Asymmetric synthesis and catalysis have been actively pursued in the chemical and material sciences for some time. An increasing number of drugs and pesticides contain chiral structural units in their structures because drug actions require conformational matching to increase their potency and selectivity for receptors and other active targets within and on the surface of the cells.
The structural structure of pharmaceuticals plays an important role in reducing or avoiding severe side effects during their action processes. Meanwhile, more advanced materials, especially nano and photoelectronic materials have micro- and macro-chiral units that require different levels of asymmetric factors. Therefore, control of chirality will continue to play an important role in the aforementioned fields.
There are four methods to control chirality including the use of chiral auxiliaries, reagents, solvents, and catalysts documented in the literature and textbooks. Among them, asymmetric catalysts are usually divided into homogeneous and heterogeneous catalysis.
The Texas Tech University/Nanjing University Li Guigen team reports a new approach to controlling chirality—asymmetric synthesis (AIAS) and asymmetric catalysis (AIAC) using chiral aggregates. This method differs from the five reported asymmetric synthesis methods: chiral auxiliaries, chiral reagents, chiral solvents and chiral catalysts. These five methods are based on the reaction behavior of individual molecules in the reaction solution.
The aggregation-induced asymmetric catalysis (AIAC) method is different from the traditional homogeneous catalysis (single molecular behavior) and heterogeneous catalysis. This is a new type of asymmetric catalysis in between. AIAS is through the accumulation of chiral auxiliary raw materials, AIAC is through the accumulation of chiral catalysts to achieve the purpose of chirality control.
Both of the new methods can be used to react with low or non-toxic solvents, and achieve the purpose of improving stereoselectivity or controlling the opposite chiral configuration.
This work not only presents a new concept, but also confirms it in asymmetric reaction processes through direct observation and evidence of molecular aggregation.
The Sharpless asymmetric catalytic dihydroxylation reaction (AD) was chosen to represent this new concept and method because of its simplicity with predictable asymmetric control through well-known and commercially available chiral ligands. Commercial AD-mixes with ligands (DHQ)2PHAL and (DHQD)2PHAL, called AD-mix-α and AD-mix-b, respectively, were directly used for the reaction at room temperature.
For the synthesis, the co-solvents of THF-H2Or commonly adopted AIE (aggregation-induced emission) and AIP (aggregation-induced polarization) are used for the current study instead of the traditional AD solvents of acetone, acetonitrile, alcohol with water. Among the many AD substrates, styrene and its derivatives are considered because they are best mechanistically investigated in AD due to their simplicity.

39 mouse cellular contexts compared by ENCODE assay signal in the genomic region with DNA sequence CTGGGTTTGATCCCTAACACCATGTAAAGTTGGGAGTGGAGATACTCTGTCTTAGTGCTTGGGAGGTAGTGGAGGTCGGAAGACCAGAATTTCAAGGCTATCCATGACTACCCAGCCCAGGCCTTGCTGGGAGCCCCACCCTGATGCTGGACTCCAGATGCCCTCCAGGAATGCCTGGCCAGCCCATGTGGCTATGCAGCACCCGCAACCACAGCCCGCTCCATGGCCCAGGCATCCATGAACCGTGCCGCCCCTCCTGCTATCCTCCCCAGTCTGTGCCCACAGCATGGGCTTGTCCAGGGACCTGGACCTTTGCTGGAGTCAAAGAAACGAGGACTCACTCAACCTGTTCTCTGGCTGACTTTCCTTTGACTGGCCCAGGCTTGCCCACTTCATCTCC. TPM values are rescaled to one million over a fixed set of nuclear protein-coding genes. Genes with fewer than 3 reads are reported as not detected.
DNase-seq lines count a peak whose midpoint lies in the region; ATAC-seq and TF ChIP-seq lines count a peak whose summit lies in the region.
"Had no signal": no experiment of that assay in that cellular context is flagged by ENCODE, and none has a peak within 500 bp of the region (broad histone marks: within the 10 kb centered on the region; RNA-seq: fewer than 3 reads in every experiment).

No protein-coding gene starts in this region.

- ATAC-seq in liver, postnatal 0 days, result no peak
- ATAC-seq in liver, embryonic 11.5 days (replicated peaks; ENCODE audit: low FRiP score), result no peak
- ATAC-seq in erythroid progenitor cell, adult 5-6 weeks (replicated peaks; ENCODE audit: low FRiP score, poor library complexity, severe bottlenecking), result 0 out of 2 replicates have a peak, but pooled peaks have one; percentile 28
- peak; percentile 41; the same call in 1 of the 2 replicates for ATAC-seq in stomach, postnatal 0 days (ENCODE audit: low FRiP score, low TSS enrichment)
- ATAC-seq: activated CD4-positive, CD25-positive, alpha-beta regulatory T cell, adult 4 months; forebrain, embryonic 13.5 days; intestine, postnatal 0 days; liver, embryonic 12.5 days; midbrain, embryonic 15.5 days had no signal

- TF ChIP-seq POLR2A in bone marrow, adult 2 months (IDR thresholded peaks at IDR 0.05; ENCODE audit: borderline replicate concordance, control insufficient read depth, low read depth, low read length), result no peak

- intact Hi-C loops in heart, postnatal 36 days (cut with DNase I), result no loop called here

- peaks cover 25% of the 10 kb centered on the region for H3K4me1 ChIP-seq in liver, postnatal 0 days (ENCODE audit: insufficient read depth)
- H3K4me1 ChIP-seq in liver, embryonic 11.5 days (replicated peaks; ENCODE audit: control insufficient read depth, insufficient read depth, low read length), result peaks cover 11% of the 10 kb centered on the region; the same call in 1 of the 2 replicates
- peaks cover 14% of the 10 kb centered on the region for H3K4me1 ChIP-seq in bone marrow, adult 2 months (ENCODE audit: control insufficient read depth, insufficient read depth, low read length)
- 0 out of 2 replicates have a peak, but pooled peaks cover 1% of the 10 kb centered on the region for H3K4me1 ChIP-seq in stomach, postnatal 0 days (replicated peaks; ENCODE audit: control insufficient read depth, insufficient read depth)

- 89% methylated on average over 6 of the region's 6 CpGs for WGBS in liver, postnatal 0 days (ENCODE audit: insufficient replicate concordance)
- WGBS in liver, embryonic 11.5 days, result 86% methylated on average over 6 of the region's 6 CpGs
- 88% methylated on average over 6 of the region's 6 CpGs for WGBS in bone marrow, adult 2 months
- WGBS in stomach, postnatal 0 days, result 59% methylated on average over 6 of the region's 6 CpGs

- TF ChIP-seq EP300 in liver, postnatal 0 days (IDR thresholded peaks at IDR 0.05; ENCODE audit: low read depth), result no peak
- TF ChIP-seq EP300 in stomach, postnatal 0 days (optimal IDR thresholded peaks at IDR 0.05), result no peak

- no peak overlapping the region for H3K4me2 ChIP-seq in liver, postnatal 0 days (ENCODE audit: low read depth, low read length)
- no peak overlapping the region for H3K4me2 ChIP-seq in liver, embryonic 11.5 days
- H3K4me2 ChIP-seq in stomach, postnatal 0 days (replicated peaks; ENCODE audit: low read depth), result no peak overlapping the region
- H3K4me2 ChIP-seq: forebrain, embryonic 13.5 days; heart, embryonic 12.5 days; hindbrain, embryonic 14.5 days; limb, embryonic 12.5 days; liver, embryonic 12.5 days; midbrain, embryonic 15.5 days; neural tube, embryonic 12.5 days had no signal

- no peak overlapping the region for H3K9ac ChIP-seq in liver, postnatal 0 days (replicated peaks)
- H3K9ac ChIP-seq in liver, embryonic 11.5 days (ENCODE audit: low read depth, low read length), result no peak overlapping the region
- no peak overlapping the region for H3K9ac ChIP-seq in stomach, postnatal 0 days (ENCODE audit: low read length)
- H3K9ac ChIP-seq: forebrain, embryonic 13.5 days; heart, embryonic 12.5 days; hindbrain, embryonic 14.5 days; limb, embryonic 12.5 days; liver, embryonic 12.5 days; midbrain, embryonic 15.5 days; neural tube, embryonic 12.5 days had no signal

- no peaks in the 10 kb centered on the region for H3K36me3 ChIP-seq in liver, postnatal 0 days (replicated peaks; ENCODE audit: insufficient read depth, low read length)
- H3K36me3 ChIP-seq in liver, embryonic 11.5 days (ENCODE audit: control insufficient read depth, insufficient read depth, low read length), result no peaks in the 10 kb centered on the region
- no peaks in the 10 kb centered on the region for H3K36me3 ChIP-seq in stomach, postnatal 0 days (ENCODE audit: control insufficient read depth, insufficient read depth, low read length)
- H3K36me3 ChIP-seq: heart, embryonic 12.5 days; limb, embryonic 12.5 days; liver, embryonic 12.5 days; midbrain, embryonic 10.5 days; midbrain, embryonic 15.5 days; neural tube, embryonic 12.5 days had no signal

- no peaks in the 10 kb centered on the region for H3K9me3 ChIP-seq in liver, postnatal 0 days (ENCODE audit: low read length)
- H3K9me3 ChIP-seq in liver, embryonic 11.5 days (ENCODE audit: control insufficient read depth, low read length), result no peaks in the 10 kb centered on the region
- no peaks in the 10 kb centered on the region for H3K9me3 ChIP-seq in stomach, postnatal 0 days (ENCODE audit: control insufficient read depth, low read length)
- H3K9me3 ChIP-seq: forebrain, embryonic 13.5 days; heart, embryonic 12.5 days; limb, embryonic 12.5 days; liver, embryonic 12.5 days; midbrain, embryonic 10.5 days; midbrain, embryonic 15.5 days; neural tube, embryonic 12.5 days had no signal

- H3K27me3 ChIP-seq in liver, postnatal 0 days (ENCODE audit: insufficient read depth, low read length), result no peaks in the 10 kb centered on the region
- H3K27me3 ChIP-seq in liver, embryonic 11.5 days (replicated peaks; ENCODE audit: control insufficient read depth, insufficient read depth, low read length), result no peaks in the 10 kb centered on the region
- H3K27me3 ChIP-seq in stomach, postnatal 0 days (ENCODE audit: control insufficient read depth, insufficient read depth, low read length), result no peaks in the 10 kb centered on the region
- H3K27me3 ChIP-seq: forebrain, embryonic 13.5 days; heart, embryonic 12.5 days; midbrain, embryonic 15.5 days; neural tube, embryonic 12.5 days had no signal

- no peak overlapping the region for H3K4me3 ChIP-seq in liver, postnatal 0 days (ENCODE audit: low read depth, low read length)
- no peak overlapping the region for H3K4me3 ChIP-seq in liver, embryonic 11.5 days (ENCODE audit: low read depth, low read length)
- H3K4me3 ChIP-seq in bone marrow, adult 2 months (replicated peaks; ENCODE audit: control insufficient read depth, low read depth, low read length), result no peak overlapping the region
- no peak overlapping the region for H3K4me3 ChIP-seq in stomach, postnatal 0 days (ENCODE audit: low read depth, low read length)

The correlation of chiral aggregates to aggregation-induced polarization (AIP) was further investigated to make the optical rotation enhancement or adjustment as more polar solvents were added to the co-solvents. AIP measurements of chiral dimeric quinine ligands were performed using a Rudolph polarimeter (Rudoph Research Analytica APIV/2W) with a sodium lamp emitting light at 589 nm as the light source.
The samples were prepared at a constant concentration (c = 2 mg/mL) of cosolvents commonly used AIE, and also for the present asymmetric dihydroxylation was used. The average specific values of the rotation taken from the three measurements are considered the most real results and are further plotted on the relationship curves with the specific rotation on the Y axis.
The fraction of water is placed in the component of 5% (v/v) on the X horizontal axis. (DHQD)2PHAL shows a trend in specific optical rotation values with slowly increasing water fractions, ranging from – 186.5or to -132.5or during the change of water fraction from 0% to 65%. In contrast, (DHQ)2PHAL shows an opposite trend, showing a steady downward trend, where the optical rotation value falls from 292.5.or to 250 or.
This strategy has shown good results in other reactions. For example, in the same co-solvent system containing THF and H2Or, organocatalytic asymmetric Diels-Alder reaction between 1,3-diphenylisobenzofuran and (E)-but-2-enal described opposite enantioselectivity with respect to the endo-isomer by increasing the fw value. This synthesis strategy will serve as a greener and more environmentally friendly tool to control the chirality of products compared to the classical methods previously mentioned.
In the latter, to create products of the opposite chirality, the chirality of the reactants, as well as the catalysts or chiral solvents, must be reversed by making the synthesis of these materials, causing manpower and energy and producing more a lot of garbage.
The research was published in the journal Research.
Yao Tang et al, Aggregation-Induced Catalysis: Asymmetric Catalysis with Chiral Aggregates, Research (2023). DOI: 10.34133/research.0163
Citation: Aggregation-induced catalysis: Asymmetric catalysis with chiral aggregates (2023, July 18) retrieved on July 18, 2023 from https://phys.org/news/2023-07-aggregation-induced-catalysis-asymmetric-chiral -aggregates.html
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